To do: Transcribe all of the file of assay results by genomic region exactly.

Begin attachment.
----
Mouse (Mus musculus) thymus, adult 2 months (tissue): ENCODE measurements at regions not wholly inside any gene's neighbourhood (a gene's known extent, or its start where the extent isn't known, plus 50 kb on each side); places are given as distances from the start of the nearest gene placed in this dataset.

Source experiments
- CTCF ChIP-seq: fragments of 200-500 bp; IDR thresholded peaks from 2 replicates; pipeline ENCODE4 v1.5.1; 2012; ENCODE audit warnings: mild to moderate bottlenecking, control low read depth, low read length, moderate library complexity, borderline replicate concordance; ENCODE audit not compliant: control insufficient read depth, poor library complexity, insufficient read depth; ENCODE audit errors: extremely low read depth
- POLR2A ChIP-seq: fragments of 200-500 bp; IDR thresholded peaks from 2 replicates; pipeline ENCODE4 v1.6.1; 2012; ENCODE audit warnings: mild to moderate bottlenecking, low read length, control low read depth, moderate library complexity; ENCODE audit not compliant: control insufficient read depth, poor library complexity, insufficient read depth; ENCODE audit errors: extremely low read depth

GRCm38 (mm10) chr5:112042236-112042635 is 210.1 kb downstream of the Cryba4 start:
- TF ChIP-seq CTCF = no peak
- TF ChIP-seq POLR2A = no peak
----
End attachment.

Mouse (Mus musculus) thymus, adult 2 months (tissue): ENCODE measurements at regions not wholly inside any gene's neighbourhood (a gene's known extent, or its start where the extent isn't known, plus 50 kb on each side); places are given as distances from the start of the nearest gene placed in this dataset.

Source experiments
- CTCF ChIP-seq: fragments of 200-500 bp; IDR thresholded peaks from 2 replicates; pipeline ENCODE4 v1.5.1; 2012; ENCODE audit warnings: mild to moderate bottlenecking, control low read depth, low read length, moderate library complexity, borderline replicate concordance; ENCODE audit not compliant: control insufficient read depth, poor library complexity, insufficient read depth; ENCODE audit errors: extremely low read depth
- POLR2A ChIP-seq: fragments of 200-500 bp; IDR thresholded peaks from 2 replicates; pipeline ENCODE4 v1.6.1; 2012; ENCODE audit warnings: mild to moderate bottlenecking, low read length, control low read depth, moderate library complexity; ENCODE audit not compliant: control insufficient read depth, poor library complexity, insufficient read depth; ENCODE audit errors: extremely low read depth

GRCm38 (mm10) chr5:112042236-112042635 is 210.1 kb downstream of the Cryba4 start:
- TF ChIP-seq CTCF = no peak
- TF ChIP-seq POLR2A = no peak